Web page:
The post that follows was originally posted in the June edition of Keystone Edge. It is the first in a continuing series about what we at Ben Franklin Technology Partners and I personally have learned from over 150 incubator/accelerator clients.
Lesson #1: There Are No Lessons.
Beginning a list of lessons that I’ve learned from incubating innovation with “There are no lessons” is a bit risky. If my playful approach doesn’t work, I’ll have a difficult job bringing you back for future posts. But I hope the deeper meaning embedded here sets the tone for the rest of the series.
Tech company founders have a very difficult job. They have a powerful vision of innovation in their mind. They use the art form of company formation to interpret their vision — in the way dancers interpret their visions of music. In launching a company, founders are attempting to describe the future of their industries to prospective customers, investors and employees.
Innovators with a vision are dissatisfied with the world as it currently exists. Like artists, entrepreneurs can’t launch their ventures by starting with someone else’s vision of the world. They aren’t beginning with a previously constructed paradigm of what a business can achieve. They have to work from a blank canvas, and they have to do it with insufficient capital, insufficient industry connections, an insufficient product line, no staff, no IP and no customers! Yet success can be achieved despite these tremendous obstacles.
Entrepreneurs do not get the credit they deserve when it comes to the level of sacrifice they make in exchange for uncertain returns. Like artists obsessed with their work, the sacrifices can be extremely personal. Marriages may suffer and dissolve. Sibling rivalries can evolve into destructive winner-take-all contests. And lifelong-friendships can be tested. But magnificent accomplishments can emerge from a dangerous and difficult entrepreneurial quest.
Those facing these extreme sacrifices want to know the lessons that Zuckerberg or Jobs can teach them, as if there is some secret talisman-like codebook to follow. I’ve had entrepreneurs actually describe their business plan to me in a deliberate imitation of the way that these or other big-name entrepreneurs built their businesses. In those moments in my office, I often suggest to the founder that entrepreneurial lessons are not meant to be followed — they are only meant to be understood.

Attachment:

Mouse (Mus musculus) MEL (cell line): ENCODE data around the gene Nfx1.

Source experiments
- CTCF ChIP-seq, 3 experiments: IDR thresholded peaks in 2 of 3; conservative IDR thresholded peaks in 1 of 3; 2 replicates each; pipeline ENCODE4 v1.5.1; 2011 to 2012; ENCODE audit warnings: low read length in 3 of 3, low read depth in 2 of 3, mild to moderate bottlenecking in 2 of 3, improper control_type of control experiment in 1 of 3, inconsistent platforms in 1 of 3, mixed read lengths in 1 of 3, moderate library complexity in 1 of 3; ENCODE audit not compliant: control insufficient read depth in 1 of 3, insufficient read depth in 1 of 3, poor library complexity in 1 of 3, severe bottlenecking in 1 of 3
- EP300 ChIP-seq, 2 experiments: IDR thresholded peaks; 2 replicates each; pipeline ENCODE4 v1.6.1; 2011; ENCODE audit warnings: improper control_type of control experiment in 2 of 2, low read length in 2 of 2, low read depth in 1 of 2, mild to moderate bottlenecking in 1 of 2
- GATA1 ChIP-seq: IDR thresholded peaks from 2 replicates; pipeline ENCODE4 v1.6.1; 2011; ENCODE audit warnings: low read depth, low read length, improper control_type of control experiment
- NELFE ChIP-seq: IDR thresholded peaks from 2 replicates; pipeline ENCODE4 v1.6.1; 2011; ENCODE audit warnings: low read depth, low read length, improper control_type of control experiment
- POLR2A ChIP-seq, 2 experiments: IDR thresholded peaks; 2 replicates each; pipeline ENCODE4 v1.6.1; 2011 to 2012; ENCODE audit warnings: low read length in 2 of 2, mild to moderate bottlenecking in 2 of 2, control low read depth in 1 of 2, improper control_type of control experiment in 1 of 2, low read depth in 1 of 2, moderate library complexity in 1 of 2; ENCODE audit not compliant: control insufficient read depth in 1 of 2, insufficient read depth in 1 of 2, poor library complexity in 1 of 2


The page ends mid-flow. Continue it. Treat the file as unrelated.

The word “lesson” tends to imply something that can be learned by rote repetition; like “1 + 1 = 2” or “In a right triangle, the square of the longest side is equal to the sum of the squares of the other two sides.” There are no such lessons in entrepreneurship. Instead of lessons, what you have are more like “gut-informing” experiences. No two situations or ventures are ever, ever the same.
Two firms may have similar product configurations, but different target markets. Or two companies might be targeting the same problem in the marketplace, but with a different sales model. Resources available to two otherwise similar startups can be wildly different, leading to two very different results.
No two companies are the same because company founders are people. How can two companies ever be similar enough to form textbook-like lessons when no two people are the same?
No hard-and-fast lessons can be provided to entrepreneurs because we cannot control the intrinsic and extrinsic phenomena that affect human actions. Experiences across ventures can be somewhat similar, but because startup ventures are so intertwined with their founders and the constantly changing circumstances in which they work, two pieces of venture-art may look similar at a cursory glance but will always be different in their hearts. This first lesson is very important to understanding the second lesson, which we’ll consider in the next edition of Keystone Edge.